How can an employer decide what you’re worth?
It’s a question with both practical and philosophical implications.
I started thinking about the practical side while using Salary.com‘s Salary Wizard tool. It’s probably the most widely used and relied-upon salary calculator out there.
Monster.com and HotJobs use Salary.com as their preferred salary info provider. Newspaper websites refer job seekers to Salary.com, too (and get a bit of compensation for anyone who buys a Salary.com report through referral, no doubt).
But here’s what I started wondering: Where does Salary.com get their information? And how as a job seeker, or someone thinking about a career change, can you trust this data to guide your search and inform your salary negotiations?
So I took a peek behind the curtain at their methodology, and I highly recommend you do the same.
And when you get there, you’ll see options to look at the details of Client Data, Corporate Data, and Salary Wizard data. It’s worth the 15-minute investment to read all three. Here’s an excerpt from the Corporate Data info:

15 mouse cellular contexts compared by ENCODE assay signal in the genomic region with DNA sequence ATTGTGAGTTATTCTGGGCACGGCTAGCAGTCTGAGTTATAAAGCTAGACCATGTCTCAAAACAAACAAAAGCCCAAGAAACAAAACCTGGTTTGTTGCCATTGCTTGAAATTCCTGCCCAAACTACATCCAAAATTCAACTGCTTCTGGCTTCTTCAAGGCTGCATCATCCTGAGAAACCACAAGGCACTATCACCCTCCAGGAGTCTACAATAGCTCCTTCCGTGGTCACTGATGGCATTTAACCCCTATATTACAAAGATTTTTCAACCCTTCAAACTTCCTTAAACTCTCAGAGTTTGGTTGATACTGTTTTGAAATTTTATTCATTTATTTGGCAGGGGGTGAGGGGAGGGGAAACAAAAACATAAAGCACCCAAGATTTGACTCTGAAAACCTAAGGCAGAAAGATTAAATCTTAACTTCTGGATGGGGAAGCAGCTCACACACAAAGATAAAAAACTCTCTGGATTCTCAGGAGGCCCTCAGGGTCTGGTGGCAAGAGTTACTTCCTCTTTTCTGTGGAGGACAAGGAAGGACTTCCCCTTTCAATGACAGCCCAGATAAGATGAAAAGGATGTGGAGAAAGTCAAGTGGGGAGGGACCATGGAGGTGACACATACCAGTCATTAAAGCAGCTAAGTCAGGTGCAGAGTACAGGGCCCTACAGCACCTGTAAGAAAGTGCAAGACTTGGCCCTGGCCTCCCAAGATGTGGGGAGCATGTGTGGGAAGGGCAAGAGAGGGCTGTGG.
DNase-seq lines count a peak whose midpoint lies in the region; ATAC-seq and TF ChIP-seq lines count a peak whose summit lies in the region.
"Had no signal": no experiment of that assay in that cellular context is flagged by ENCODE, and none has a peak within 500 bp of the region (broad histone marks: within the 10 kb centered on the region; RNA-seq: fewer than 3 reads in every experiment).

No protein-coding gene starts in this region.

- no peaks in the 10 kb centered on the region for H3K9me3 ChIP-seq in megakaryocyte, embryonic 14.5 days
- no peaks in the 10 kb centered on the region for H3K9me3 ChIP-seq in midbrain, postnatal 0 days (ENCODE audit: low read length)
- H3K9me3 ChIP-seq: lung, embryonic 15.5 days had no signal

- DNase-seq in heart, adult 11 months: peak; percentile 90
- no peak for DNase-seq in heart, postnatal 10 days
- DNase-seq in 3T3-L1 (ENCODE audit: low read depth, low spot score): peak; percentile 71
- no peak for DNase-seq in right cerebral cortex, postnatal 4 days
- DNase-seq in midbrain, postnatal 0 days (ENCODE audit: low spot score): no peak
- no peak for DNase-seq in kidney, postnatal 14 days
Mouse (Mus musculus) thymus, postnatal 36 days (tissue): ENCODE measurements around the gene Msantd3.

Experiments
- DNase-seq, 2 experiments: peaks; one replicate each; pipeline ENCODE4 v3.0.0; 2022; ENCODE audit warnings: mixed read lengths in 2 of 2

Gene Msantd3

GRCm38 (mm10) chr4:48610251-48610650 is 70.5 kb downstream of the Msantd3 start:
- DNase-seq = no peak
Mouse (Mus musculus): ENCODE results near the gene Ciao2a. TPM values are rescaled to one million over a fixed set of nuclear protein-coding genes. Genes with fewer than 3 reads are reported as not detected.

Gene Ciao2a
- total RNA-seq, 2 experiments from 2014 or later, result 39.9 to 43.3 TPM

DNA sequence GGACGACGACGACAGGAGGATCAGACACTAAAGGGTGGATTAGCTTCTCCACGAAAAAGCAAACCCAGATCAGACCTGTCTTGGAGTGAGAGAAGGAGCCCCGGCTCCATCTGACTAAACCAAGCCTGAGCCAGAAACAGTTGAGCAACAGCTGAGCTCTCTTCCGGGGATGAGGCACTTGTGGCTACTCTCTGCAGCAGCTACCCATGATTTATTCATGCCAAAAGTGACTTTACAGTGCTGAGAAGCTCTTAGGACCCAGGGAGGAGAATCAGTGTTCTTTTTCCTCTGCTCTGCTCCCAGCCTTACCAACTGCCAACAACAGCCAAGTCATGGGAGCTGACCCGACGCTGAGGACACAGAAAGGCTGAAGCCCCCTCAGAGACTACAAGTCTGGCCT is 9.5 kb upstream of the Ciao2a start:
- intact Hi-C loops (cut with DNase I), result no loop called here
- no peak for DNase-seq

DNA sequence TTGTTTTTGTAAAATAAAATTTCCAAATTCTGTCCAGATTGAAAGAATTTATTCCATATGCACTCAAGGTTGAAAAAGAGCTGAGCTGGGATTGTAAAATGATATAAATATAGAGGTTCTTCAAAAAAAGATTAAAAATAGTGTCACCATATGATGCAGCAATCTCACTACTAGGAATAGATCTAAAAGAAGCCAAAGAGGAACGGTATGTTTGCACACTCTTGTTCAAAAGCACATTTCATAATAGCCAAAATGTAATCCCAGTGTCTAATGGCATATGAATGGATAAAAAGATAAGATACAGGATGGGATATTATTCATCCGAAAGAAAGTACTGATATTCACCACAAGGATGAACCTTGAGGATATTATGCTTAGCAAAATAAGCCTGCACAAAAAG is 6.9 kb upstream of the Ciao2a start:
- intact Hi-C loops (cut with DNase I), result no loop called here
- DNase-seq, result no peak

Salary.com purchases hundreds of salary surveys each year, and applies the best practices originally developed by the American Compensation Association (now WorldatWork).
Salary.com’s team of Certified Compensation Professionals match jobs by their job description (job title matching and surveys that used job title matching are not used). Data is aged to a common date and outliers are removed. Finally the data may be sliced or adjusted to reflect the conditions prevalent in a particular location, size of employer, and industry.
Salary.com also offers executive compensation data derived from searching and matching corporate proxy filings and from surveys of incentive pay practices.
Now, I’m not about to audit their results, but it looks about as reliable as you can get, especially if you dig deeper into the certification process offered by WorldatWork. And that wraps up the practical side of the employee worth question for this post.
As for the philosophical side of the question, just remember this – it’s up to you, and no one else, to decide what you’re worth to a company.
When you know the value you can deliver to a company, it’s much easier to make the right decision about any position you choose to pursue. Keep that firmly in mind before you start playing with salary wizards, okay?